Community Columns

Phase 1 of Highway 132 project won’t move needle to alleviate traffic

Construction of the first phase of a project that will connect Highway 99 and Interstate 580 via a newly aligned Route 132 will start in November.

The initial phase will be an expressway between 99 and Dakota Avenue.

Currently on Highway 132, between 4 a.m. and 8 a.m. and 3 p.m. and 6 p.m., daily commuters to and from the Bay Area jam the roadway, slowing traffic to a crawl for much of its length.

Commuters are expecting congestion relief with the new project. Expect none.

The first phase only will be an expressway with traffic signals or traffic circles at either end. All construction will be east of Hart Road, no help to sections of Route 132 with the worst congestion. The expressway will be upgraded to freeway in a future phase.

A Caltrans engineer told me years ago the phase design is intended to increase congestion so funding for the second and subsequent phases will be easier to secure.

The State of California bases funding priorities on the severity of congestion. To get Phase 2 funding, motorists have to suffer in stopped traffic, wasting gasoline that costs over $4 per gallon. As motorists waste gas, the state’s revenue from the gas tax will pay for the project.

The least expensive way to build the 132 Freeway from Modesto to Interstate 580 is to do the entire project all at once. Economies of scale, one set of administrative costs, and one construction contract would get the job done within five years.

By building the 132 Freeway in four separate phases, Caltrans will employ the most expensive means of construction. Each phase will have separate administrative costs, typically amounting to 20 to 25 percent of total construction costs. Each phase will have different start up and finishing costs, including costs to reroute traffic.

Different contractors may do each phase, resulting in numerous inefficiencies. The worst part of the four phase plan will be 20 years of construction with unrelenting traffic congestion. One need not be an expert to realize the entire project is a boondoggle.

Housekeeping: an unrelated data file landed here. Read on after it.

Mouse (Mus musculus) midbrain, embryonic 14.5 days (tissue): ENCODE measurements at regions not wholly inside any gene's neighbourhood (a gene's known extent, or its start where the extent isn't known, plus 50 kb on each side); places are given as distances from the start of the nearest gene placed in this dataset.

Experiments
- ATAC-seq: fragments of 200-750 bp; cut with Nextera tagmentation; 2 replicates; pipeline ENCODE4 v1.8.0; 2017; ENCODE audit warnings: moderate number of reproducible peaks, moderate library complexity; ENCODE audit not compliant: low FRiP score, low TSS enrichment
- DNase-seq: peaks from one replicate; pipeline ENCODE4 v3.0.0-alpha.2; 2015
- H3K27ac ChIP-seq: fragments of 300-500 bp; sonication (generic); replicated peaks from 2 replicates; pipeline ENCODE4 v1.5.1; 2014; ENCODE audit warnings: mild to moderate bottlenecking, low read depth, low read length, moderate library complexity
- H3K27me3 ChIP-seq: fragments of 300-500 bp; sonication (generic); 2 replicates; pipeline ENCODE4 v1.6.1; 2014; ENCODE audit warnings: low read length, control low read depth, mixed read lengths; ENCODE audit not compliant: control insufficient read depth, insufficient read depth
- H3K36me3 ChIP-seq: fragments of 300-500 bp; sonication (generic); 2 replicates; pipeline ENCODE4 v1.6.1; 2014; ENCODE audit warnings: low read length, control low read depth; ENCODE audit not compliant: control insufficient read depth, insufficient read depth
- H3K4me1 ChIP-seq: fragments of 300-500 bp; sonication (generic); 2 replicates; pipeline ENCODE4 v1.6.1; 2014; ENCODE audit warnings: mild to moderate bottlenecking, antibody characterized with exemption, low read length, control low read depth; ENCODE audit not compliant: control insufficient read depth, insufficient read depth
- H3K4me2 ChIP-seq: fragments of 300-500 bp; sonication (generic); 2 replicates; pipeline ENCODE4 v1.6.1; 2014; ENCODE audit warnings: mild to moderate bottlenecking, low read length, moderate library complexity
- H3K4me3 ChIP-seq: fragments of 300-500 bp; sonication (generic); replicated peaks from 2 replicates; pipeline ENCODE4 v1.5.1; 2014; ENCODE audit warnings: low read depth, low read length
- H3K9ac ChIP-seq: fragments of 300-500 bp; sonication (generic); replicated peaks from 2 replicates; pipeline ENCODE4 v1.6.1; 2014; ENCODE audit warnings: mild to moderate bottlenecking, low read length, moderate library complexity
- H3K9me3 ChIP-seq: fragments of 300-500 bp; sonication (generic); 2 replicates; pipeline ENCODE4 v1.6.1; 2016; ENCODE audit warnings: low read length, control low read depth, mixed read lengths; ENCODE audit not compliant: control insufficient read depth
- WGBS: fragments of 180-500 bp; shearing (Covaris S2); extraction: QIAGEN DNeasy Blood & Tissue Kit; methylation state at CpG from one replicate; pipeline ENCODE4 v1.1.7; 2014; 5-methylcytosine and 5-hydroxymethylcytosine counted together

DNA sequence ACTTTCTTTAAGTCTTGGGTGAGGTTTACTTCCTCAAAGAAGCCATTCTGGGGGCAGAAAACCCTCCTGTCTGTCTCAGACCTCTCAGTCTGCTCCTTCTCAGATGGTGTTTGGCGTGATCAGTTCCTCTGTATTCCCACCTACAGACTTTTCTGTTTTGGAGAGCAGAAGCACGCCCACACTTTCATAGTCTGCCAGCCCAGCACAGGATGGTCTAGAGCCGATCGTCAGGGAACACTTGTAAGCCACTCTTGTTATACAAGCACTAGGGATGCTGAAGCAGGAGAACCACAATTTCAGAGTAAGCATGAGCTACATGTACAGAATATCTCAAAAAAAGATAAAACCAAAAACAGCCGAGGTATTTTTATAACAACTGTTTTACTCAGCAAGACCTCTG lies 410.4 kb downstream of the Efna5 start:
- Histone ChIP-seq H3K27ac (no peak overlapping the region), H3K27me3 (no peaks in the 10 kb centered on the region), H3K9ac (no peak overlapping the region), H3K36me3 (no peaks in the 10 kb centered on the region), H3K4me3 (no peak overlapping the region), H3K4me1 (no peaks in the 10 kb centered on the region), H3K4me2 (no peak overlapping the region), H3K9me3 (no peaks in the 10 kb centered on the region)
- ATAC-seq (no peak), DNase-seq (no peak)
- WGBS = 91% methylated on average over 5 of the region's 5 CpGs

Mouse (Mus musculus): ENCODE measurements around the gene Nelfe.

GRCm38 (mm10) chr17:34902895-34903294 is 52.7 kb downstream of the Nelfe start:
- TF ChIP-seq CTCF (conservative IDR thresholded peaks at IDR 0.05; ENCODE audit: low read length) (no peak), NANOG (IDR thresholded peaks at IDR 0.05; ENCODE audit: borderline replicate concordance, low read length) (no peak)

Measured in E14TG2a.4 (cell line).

Caltrans now has $5 billion per year in extra tax revenue to do construction projects. The agency has the money to do all regional projects using the most efficient economies of scale. But, it has always been a wasteful agency and will continue to be that way as long as the State Legislature and Governor provide little oversight.

Taxpayers should not need to drive in conditions of perpetual congestion.

After the first phase is completed in 2023, the expressway will have traffic signals and traffic circles that will add to congestion at key connector locations.

Wherever cross traffic exists, 132 traffic will be impacted.

The key intersections will be Maze Blvd at Dakota Road, Kansas Avenue at Dakota Road, and a big mess at the intersection of Route 132/northbound Freeway 99 off-ramp/Franklin-Kansas Avenue/Needham Avenue, where four different arterials will intersect at one traffic signal.

Carpenter Road is the main arterial for the west side of Modesto. Westbound 132 will have an overpass of Carpenter Road, but no exit ramp! The west side of town gets the burden of a freeway through it without receiving the full benefit.

All governments in Stanislaus County are committed to unlimited population growth. No city has ultimate urban limit lines or permanent urban boundaries.

Twenty years from now, when construction is finally completed, the four lane 132 Freeway will be as congested as the two lane country road is now.

Interstate 205 and 120 Freeway are examples of what Route 132 will look like for future commuters to the Bay Area.

Bruce Frohman served on the Modesto City Council from 1999-2003, served on the Stanislaus Council of Governments studying transportation projects while a Council Member, and served on a citizens committee that provided input to Caltrans about the 132 Freeway project plans in 2012. He wrote this article for the Modesto Bee.

This story was originally published October 14, 2019 5:00 AM.

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